Social media is a wonderful thing. I love Facebook to keep in touch with family and friends and Twitter for those I call my ‘Pen Pals’. There is no doubt that some people use Twitter to unashamedly promote their work but most of the people I follow are in it to have fun, be helpful or to try and make the world a better place.
Sometimes people will offer advice on the writing process or publishing industry (traditional or indie) and I try to read as much as I can to improve the way I write and to be prepared for the all-important submission (whenever, if ever, I reach that point).
A couple of weeks ago a tweet by @ellisshuman piqued my interest: I have a family, I have a job, but I need to create! ‘How I Found Time to Write in My Busy Schedule’.
I have a family, I have a job and I need to create! All three are essential pulls on my time and when friends ask me how my book is coming along, I find myself making excuses for not having the time, ie spending time at a work (a must) and spending time with my family (a pleasure). Why is ‘family time’ often considered to be non-productive and therefore non-essential?
It’s family time that makes everything okay – it centres and grounds me and allows me to fly……it provides a stable foundation for carrying out the day job and a sanctuary from the sometimes harsh world outside. Family time allows me to be me which provides the gateway to creativity.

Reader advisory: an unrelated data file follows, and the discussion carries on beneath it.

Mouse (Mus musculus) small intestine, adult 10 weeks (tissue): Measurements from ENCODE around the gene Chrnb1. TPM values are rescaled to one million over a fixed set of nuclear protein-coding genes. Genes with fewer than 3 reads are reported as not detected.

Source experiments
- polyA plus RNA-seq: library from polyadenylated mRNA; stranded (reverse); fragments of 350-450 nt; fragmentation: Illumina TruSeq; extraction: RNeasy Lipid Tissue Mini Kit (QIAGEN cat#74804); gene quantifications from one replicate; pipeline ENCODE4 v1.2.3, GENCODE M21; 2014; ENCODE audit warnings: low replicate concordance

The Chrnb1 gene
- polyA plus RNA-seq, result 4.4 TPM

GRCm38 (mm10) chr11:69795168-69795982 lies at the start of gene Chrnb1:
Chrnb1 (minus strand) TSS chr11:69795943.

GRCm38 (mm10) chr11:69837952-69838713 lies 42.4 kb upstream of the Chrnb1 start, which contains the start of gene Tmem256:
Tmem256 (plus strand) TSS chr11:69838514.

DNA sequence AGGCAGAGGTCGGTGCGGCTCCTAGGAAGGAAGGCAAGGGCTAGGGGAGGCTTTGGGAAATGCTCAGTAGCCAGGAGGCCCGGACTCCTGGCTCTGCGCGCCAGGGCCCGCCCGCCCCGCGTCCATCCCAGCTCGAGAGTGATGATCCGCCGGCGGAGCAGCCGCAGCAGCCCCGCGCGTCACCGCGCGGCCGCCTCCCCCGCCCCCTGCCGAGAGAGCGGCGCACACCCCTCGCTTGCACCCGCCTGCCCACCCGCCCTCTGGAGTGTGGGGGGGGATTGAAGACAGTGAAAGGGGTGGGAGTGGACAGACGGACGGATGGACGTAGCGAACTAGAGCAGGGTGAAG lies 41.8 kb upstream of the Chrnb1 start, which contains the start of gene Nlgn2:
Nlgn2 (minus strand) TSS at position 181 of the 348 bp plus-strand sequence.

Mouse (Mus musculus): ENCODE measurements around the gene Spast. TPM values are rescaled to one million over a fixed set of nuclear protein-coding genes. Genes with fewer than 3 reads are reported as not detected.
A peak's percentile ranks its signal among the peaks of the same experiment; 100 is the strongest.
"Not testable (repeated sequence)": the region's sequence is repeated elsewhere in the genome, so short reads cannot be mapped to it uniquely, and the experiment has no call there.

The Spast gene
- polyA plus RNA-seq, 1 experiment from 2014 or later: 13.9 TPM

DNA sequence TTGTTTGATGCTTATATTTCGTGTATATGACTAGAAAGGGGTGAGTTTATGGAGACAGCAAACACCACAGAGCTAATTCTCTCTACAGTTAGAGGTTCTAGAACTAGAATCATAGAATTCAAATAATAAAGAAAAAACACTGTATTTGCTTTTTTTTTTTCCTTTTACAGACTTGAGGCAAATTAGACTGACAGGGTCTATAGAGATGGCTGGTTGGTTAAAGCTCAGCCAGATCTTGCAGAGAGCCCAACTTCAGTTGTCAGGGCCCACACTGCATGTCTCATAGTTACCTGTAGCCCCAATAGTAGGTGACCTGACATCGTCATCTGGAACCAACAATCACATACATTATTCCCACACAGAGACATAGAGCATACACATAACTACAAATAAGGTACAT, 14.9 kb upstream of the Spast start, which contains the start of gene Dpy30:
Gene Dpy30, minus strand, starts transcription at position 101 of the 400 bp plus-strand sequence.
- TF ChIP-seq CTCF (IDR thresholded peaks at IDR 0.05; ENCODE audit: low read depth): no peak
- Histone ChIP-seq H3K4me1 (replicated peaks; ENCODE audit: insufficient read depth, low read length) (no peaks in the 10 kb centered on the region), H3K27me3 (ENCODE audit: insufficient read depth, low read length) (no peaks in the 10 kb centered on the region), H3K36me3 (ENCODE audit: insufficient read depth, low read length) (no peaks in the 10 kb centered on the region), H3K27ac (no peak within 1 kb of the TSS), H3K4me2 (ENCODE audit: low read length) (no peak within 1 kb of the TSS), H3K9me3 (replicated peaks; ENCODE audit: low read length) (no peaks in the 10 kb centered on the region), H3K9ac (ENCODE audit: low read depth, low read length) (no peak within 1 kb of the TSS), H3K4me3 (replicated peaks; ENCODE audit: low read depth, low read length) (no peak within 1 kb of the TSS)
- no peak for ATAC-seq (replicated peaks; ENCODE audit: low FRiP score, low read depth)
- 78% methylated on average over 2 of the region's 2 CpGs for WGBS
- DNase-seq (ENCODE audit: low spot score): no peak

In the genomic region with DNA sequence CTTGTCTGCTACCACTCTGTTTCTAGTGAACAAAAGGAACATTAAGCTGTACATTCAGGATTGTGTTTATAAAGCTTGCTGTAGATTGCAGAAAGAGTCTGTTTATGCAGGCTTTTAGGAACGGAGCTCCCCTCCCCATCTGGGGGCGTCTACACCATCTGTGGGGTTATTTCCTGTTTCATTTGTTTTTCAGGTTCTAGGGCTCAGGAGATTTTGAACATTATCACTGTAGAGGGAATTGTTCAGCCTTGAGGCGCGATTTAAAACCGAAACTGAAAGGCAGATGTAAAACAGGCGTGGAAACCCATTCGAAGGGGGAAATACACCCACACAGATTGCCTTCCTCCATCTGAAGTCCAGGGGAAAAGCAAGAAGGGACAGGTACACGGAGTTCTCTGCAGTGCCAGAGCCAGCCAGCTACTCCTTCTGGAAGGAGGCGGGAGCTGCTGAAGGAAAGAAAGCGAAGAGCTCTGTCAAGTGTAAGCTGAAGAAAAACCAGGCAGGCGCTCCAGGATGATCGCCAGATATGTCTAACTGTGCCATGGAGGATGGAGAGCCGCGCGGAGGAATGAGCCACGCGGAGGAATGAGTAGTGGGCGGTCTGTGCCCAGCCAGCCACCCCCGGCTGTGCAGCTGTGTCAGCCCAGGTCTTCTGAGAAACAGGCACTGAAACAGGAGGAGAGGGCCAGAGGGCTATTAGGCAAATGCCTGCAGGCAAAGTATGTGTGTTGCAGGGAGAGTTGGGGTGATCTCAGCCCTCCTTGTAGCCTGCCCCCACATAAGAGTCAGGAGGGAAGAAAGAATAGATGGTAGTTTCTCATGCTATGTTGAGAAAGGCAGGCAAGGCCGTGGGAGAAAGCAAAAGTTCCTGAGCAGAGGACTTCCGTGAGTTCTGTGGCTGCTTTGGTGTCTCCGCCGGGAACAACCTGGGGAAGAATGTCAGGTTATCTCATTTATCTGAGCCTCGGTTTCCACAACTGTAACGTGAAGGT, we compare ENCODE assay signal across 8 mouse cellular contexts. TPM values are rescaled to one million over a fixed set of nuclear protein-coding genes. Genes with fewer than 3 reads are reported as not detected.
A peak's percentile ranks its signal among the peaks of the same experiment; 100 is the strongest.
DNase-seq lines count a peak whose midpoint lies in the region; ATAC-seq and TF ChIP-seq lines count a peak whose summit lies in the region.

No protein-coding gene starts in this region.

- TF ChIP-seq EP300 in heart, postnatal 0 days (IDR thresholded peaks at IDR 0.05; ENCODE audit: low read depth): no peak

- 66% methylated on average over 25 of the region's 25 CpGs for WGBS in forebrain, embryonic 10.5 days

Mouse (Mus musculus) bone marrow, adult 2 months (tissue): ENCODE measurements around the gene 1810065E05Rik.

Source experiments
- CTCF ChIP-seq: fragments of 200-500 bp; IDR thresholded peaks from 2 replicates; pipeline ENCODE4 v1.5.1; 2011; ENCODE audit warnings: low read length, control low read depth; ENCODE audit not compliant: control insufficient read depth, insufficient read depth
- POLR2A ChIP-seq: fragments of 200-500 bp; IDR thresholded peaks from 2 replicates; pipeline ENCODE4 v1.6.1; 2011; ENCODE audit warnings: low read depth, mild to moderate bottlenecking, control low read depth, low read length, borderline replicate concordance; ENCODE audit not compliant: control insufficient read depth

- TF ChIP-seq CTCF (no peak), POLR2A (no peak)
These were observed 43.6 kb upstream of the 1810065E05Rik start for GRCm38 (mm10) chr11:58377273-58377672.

But recently a lack of time has been a bar to creativity.
Thankfully, I read Ellis Shuman’s blog post where he shares just one single tip on how he fits writing into his daily schedule while still doing everything else he has, and wants, to do.
He leaves for work an hour early, goes to a coffee shop and writes.
With my equilibrium teetering, I decided to try Ellis’s simple advice; what did I have to lose?
And so for the last two weeks I’ve been leaving for work an hour early and what a difference it has made to my day! Traffic is lighter and the journey is very calm and relaxed. Once parked at work I go straight to a coffee shop or find a secluded place in the canteen and I write for an hour. I find the journey helps to focus my mind so when I sit down to write, that hour a day is incredibly productive. I have no time to sit and dilly dally or let procrastination take over. This is my time. I have left home an hour early to do this, and I treasure it.
An hour a day isn’t much, but it provides a constant, steady flow of work. The plan is to add longer chunks of time at weekends, if time allows. And if there isn’t any time for writing at weekends because there’s a family barbecue or shopping trip? That’s okay, I can enjoy myself knowing that I have time set aside each weekday to be creative.
So thank you, Ellis Shuman – I no longer feel guilty about wanting to spend time with my family and I have found a way to scratch that creative itch!